Mentally Ill: Games Criminal Justice System In India Plays With Them

Dr. Anirudh Kala

Dr. Anirudh Kala

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Indian law does not give any real concession to persons with mental illness when it comes to punishing them.

Those of us fond of watching courtroom dramas are aware that in the courts of many Western countries , sometimes in a criminal case, defense takes a plea of insanity and it is accepted if proven.

The individual is found ‘guilty but insane’ (or something equivalent). He is then sent to a psychiatric institute and not to prison.

Have you ever wondered why one does not read about such a plea being taken in India, as often ? In fact this plea is used very rarely.

This is because the Indian law does not give any real concession to persons with mental illness when it comes to punishing them.


Actually they are punished even more harshly.

The Indian law about criminal culpability of the mentally ill is all of 45 words. Section 84 of the Indian Penal Code written in 1860 states:-

“Nothing is an offence which is done by a person who, at the time of doing it, by reason of unsoundness of mind, is incapable of knowing the nature of the act, or that what he is doing is either wrong or contrary to law.”

If we read it closely, as judges do, when the case comes up before them, it is a very stingy law. Mere existence of a mental illness is no defense and medical insanity does not equate automatically with legal insanity, which so far sounds eminently reasonable.

Every person of Antisocial Personality Disorder cannot be declared guilty but insane and sent to a mental hospital just because he carries a fancy label.


But what about a person with schizophrenia who obeys the incessant voices commanding him to hit a man because he is devil incarnate out to destroy the world starting with his children.

When he hits him and accidentally kils him, he too does not get any mitigation from the law because he knew the nature of his act and knew that hitting some one is wrong and against the law. The fact is if there were no voices, and he were mentally normal, he would never have done it.

This section ignores the highly compelling nature of psychotic delusions and hallucinations. Only a rare patient of advanced dementia or delirium or some one with chronic regressed schizophrenia may meet the stringent criteria in this law, that he did not know the nature of the act he committed or did not know if it was illegal to do so.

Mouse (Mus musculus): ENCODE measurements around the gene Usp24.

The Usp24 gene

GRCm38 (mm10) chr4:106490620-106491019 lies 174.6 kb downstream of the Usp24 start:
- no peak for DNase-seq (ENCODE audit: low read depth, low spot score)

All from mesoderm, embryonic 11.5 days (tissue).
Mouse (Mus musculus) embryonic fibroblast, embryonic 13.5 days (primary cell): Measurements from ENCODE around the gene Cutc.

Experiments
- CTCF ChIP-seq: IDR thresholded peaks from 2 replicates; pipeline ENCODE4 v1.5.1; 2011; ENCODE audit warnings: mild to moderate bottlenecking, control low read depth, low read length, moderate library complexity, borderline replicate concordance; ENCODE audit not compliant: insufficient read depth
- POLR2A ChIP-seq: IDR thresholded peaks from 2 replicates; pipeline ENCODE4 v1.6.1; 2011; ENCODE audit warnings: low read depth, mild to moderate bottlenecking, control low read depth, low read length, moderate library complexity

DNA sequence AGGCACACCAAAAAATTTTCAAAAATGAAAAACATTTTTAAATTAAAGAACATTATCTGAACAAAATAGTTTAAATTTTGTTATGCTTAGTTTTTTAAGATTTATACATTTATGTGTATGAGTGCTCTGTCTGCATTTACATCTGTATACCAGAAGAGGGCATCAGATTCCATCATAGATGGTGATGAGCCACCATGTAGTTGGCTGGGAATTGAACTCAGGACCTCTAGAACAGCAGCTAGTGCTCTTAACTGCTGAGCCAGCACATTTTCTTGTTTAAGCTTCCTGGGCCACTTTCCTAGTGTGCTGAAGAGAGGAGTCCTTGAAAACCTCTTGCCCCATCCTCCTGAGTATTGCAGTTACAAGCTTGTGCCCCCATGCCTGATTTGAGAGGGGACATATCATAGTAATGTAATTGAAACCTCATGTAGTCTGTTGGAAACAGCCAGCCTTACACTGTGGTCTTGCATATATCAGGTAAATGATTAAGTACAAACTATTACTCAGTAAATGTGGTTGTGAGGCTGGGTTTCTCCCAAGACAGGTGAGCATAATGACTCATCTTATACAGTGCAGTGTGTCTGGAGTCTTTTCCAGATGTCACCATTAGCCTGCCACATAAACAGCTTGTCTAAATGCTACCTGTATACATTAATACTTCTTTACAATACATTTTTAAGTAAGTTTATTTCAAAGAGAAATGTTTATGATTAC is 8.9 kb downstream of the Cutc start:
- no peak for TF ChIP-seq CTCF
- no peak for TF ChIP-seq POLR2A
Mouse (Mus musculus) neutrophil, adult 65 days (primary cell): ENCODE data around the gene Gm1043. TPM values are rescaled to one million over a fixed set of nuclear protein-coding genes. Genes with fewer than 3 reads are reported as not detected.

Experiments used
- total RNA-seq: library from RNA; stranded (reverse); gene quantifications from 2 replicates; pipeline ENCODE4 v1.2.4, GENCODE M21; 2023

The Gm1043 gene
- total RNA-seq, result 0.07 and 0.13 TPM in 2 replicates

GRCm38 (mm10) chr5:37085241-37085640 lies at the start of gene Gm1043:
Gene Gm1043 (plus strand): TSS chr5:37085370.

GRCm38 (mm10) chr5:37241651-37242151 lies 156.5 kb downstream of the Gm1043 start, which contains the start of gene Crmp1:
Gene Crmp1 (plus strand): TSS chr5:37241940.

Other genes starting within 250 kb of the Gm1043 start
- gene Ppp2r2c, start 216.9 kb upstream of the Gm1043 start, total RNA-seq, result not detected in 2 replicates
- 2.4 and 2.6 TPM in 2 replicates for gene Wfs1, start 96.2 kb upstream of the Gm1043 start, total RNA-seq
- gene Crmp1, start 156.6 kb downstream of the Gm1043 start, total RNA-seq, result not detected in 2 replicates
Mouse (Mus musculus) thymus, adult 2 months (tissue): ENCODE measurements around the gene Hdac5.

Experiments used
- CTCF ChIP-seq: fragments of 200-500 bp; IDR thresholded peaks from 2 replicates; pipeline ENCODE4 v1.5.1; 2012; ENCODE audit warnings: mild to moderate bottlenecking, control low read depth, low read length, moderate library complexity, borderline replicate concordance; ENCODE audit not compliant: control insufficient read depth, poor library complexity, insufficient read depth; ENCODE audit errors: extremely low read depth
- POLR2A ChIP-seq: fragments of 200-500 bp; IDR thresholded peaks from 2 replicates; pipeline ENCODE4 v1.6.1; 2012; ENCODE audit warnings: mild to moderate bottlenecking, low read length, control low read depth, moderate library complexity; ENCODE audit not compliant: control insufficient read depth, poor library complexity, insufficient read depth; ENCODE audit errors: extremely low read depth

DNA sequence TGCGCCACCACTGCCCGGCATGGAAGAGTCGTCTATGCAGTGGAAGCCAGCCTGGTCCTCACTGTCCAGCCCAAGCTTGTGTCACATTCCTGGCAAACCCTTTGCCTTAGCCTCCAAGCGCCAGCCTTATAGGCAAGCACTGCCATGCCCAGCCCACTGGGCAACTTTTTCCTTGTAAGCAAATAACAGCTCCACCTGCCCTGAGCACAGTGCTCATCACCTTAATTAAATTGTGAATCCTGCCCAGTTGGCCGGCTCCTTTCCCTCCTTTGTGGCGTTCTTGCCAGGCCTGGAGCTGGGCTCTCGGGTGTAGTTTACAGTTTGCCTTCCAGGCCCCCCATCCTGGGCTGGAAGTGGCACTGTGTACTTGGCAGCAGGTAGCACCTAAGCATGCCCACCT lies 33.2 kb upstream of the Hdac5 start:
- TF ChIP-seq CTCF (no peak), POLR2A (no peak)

Since the plea of insanity implies first confessing to having committed the act and then saying it was because of mental illness, the defense lawyers tend not to use it. They would rather try to prove the man did not do it at all, unless he is found right at the spot.

The second reason for not taking the plea often is that a very long time passes between the act and the trial and by then the patient may have recovered making it difficult for the judge to believe that the same man could ever have been so ‘mad’ to have assaulted or killed a person because of mental illness, even if the expert witness says so.

mental health

The section specifies that at the precise moment the crime was committed the person should have been so ill as not to understand the nature of the act etc etc. And that timing becomes difficult to prove even for an expert, particularly if the patient has recovered meanwhile.

There is an even worse situation for the mentally ill who happen to commit a crime in the throes of mental illness.

The law mandates that every body who is tried for a crime has to be mentally fit to stand trial. If he is not, trial cannot proceed till he is fit, which may take years or may even never happen.

So now two contrasting things have to be proven in the same person. That he was so mentally disturbed while he committed the crime that he did not know what he was doing plus he is now so normal that he is fit to understand the finer nuances of a criminal trial and is fit to defend himself and instruct his lawyer.

Such patients are sent to mental hospitals to wait for their fitness for trial while they continue to be in judicial custody. And many times, forgotten by the system, they languish there for ever. Thus, instead of providing a concession in punishment for the mentally ill, the society ends up punishing them much harder.

Machal Lalung

Machal Lalung, a 23 years old youngster was arrested in Assam in 1951 for causing grievous injuries to one individual. He was recognisably mentally ill and was sent to Mental Hospital, Tezpur where in 1967, the doctors certified him fit and he was then moved to a jail in Guwahati, where he spent the next 38 years.

After a local human rights organisation intervened he was released in 2005 at the age of 77 years. The Supreme court later awarded him one lakh rupees as compensation.

Ironically, his case had never come up for hearing before the local court, not even once. If it had and even if he was found guilty and awarded the maximum sentence under the law, he would have been home at 33 years of age. The civil rights organizations which investigated the case later found no evidence to support the charge.

By the time he went back to his village 77 years old, all his family members had died.

There are hundreds of Machals languishing in mental hospitals and jails across the country.

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Dr. Anirudh Kala

Dr. Anirudh Kala

Dr. Anirudh Kala is a psychiatrist and author based in Ludhiana.

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